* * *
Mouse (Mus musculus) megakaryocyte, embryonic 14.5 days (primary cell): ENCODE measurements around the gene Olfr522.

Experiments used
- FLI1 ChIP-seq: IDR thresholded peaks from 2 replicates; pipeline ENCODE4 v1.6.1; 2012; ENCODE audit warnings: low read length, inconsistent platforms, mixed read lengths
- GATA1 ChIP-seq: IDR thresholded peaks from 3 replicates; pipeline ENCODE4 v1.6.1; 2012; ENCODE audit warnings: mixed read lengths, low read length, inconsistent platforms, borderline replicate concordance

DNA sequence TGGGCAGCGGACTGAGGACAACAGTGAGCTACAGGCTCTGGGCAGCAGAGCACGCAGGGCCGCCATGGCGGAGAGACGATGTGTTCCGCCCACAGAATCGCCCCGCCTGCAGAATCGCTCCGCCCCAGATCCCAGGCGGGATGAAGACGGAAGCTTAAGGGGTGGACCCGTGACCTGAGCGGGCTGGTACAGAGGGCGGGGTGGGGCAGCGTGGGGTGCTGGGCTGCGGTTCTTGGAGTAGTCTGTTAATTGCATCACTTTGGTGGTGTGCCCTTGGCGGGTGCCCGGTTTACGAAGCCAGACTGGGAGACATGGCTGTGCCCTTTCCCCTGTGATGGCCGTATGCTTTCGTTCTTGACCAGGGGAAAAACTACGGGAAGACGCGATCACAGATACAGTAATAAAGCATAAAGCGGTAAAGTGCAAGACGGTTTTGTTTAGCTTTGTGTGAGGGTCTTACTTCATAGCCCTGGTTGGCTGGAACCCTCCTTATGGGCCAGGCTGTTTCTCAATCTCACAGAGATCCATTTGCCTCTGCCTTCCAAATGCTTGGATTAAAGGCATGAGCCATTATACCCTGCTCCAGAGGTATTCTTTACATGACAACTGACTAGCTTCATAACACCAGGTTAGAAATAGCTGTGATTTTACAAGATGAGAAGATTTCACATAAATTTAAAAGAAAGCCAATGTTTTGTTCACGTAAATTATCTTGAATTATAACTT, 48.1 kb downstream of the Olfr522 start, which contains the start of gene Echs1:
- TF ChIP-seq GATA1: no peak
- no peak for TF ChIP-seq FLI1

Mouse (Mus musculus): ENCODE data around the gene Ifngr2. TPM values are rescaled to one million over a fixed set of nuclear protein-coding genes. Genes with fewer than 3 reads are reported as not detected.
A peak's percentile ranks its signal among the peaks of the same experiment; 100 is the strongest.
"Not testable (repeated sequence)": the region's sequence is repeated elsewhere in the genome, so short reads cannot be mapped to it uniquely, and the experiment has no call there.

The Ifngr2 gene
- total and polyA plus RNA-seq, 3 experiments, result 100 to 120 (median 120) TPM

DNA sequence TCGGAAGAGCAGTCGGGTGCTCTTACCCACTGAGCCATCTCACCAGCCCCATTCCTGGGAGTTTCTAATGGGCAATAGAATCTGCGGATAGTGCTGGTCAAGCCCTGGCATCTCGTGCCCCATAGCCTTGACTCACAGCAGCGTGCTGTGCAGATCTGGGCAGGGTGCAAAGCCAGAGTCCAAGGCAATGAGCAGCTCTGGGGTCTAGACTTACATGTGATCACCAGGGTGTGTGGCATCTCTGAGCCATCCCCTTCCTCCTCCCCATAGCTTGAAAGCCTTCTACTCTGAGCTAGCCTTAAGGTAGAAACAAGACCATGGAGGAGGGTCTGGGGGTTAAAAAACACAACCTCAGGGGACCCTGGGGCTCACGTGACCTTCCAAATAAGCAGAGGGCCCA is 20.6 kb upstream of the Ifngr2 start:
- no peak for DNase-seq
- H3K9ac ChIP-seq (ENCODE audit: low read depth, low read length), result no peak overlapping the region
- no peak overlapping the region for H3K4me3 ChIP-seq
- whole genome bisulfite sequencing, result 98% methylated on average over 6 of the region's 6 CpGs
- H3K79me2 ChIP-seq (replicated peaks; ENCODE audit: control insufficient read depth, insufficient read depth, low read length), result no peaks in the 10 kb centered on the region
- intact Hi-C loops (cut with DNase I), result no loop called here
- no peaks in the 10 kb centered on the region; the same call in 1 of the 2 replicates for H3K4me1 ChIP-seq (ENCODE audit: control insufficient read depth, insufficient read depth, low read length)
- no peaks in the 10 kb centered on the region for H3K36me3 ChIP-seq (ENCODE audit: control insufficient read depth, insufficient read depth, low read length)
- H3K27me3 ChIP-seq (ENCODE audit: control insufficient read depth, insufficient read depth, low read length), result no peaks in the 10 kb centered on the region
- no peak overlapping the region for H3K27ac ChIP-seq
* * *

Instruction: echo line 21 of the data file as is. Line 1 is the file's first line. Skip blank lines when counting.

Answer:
- no peaks in the 10 kb centered on the region for H3K36me3 ChIP-seq (ENCODE audit: control insufficient read depth, insufficient read depth, low read length)